The nature of fire in a cool, moist state
By Madeline Bodin | April 27,2014
A controlled burn is conducted in the Dead Creek Wildlife Management Area spanning Addison, Panton and Bridport. The area is owned by the state and managed by the Vermont Fish & Wildlife Department.
“They call it ‘the asbestos forest’ because it doesn’t burn,” says Jim Esden, who oversees wildland fire prevention for the Department of Forests, Parks and Recreation.
The Midwest’s prairies burn regularly and naturally. The long-leaf pine savannahs of the Southwest can’t survive without fire. Catastrophic fires sweep across the Western states, causing death and destruction.
Here in Vermont, however, “because of the rain and the vegetation, it really doesn’t burn,” says Liz Thompson, director of conservation science for the Vermont Land Trust. “Fire is not part of the natural system.”
Vermont does have a brief fire season, generally from late March through early May, when weather and other conditions align to encourage the start and spread of wildland fires in pastures, hayfields, forests or brush.
“This is our fire season, right now,” says Tess Greaves, a fire-science expert with the Department of Forests, Parks and Recreation. “After the snow goes, but before it gets green.” Autumn is a secondary fire season when conditions can favor fire – after the leaves fall, the grass dies and before the snow comes.
Vermont averages 172 wildland fires a year, according to a National Weather Service report. Most are small — 95 percent are less than 10 acres and 59 percent are less than an acre, according to the report — and are quickly extinguished.
Many factors contribute to the timing of Vermont’s fire season. The most important factor, says Greaves, is relative humidity, which “plays a huge role in how dry the fuels are.”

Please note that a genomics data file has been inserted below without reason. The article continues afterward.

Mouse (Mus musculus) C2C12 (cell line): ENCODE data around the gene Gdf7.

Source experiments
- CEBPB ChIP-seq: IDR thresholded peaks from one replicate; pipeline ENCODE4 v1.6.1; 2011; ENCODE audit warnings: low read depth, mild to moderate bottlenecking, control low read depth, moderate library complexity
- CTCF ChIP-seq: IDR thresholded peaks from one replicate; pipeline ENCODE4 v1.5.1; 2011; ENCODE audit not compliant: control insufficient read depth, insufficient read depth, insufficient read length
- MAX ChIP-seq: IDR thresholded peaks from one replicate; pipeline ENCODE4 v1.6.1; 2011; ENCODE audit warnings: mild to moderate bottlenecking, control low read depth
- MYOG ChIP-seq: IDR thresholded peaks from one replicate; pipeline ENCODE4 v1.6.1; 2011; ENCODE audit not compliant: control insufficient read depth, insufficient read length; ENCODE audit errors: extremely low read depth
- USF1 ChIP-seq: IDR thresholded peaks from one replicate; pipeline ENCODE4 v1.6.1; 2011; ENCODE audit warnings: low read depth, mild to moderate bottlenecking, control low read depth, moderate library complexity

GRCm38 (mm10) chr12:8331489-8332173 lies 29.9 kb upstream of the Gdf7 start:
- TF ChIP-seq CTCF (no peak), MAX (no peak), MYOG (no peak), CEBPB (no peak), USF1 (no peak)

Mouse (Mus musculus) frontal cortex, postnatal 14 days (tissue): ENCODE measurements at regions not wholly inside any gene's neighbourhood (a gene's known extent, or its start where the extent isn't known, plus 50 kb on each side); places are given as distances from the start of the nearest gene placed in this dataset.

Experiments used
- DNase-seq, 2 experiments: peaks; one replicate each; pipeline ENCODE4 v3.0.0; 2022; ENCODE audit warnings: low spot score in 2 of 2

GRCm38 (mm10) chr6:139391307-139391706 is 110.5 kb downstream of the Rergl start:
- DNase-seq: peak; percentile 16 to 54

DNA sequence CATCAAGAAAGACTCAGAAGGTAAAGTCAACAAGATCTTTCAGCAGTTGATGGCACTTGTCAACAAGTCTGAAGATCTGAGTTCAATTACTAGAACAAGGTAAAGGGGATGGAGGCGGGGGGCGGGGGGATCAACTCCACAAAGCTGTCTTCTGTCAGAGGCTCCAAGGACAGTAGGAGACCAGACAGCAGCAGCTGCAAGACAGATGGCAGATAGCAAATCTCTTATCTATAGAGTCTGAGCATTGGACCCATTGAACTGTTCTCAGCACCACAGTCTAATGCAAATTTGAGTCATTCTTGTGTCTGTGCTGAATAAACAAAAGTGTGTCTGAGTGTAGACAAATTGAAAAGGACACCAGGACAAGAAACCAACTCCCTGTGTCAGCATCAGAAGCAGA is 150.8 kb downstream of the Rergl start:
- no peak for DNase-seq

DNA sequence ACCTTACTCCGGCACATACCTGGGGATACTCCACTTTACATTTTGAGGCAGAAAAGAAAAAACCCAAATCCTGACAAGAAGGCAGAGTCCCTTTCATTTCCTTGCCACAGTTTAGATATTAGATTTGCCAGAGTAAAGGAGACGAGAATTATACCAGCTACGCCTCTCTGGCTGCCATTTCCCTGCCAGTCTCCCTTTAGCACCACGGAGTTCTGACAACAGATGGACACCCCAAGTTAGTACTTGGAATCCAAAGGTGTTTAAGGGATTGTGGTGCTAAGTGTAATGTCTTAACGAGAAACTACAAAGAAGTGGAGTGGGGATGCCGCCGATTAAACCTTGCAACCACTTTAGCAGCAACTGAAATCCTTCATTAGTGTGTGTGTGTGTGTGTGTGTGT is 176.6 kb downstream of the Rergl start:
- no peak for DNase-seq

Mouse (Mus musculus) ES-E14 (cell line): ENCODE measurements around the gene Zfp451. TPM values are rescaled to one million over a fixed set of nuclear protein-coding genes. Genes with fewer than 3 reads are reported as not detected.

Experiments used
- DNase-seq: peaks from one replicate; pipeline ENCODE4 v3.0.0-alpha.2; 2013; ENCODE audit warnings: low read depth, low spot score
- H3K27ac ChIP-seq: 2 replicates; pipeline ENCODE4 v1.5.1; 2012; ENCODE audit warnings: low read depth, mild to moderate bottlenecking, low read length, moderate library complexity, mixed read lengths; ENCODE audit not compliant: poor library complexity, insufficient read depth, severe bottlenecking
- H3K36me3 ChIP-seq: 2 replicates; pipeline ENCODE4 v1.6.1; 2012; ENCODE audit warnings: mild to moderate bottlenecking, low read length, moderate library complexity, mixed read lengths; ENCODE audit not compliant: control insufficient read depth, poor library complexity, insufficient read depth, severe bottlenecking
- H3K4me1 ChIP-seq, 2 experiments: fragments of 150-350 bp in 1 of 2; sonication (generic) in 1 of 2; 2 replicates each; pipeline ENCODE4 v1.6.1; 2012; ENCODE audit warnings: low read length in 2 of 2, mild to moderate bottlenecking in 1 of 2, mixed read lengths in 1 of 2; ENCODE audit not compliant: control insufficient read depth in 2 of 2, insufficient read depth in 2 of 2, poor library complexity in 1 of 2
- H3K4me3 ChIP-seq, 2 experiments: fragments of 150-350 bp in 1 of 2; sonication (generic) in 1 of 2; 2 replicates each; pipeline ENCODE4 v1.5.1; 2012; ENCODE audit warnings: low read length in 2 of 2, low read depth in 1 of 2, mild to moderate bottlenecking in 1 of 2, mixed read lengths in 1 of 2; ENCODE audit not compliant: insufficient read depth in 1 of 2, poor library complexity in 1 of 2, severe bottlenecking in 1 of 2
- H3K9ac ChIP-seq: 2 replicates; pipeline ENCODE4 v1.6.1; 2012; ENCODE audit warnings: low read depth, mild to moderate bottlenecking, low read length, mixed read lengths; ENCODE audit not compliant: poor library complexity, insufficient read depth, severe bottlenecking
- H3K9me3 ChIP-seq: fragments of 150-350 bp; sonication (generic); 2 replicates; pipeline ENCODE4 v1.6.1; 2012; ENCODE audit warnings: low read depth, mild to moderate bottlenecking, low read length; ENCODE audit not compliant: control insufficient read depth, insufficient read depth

The National Weather Service defines potential fuels for wildland fires by the amount of time it takes them to react to changes in the weather. Dried grass and dried leaves are “one-hour fuels,” explains Brooke Taber, a fire meteorologist with the National Weather Service in Burlington. That means it takes them just an hour to dry enough to burn in the sun. A tree more than 3 inches in diameter is considered a 1,000-hour fuel.
When predicting fire weather, Taber says, “fire weather forecasters are looking at relative humidity below 30 percent, sustained wind or frequent gusts of 25 miles per hour or higher, and rainfall of a quarter of an inch or less in the past five days.” Under those conditions, the Weather Service issues a fire watch or warning.
Fire season in Vermont is typically a small window in the spring because that’s when Vermont has the lowest relative humidities of the year, Greaves says. “Combine that with sun and wind, and these conditions combine to make it the most volatile time of year.”
Unfortunately, the time when Vermont’s landscape is most vulnerable to fire is the time of year that Vermonters most want to burn their winter yard debris. “People are the No. 1 cause of fires in Vermont,” Greaves says.
According to the National Weather Service, burning debris causes 41 percent of Vermont’s wildland fires. Lightning strikes cause a mere two percent.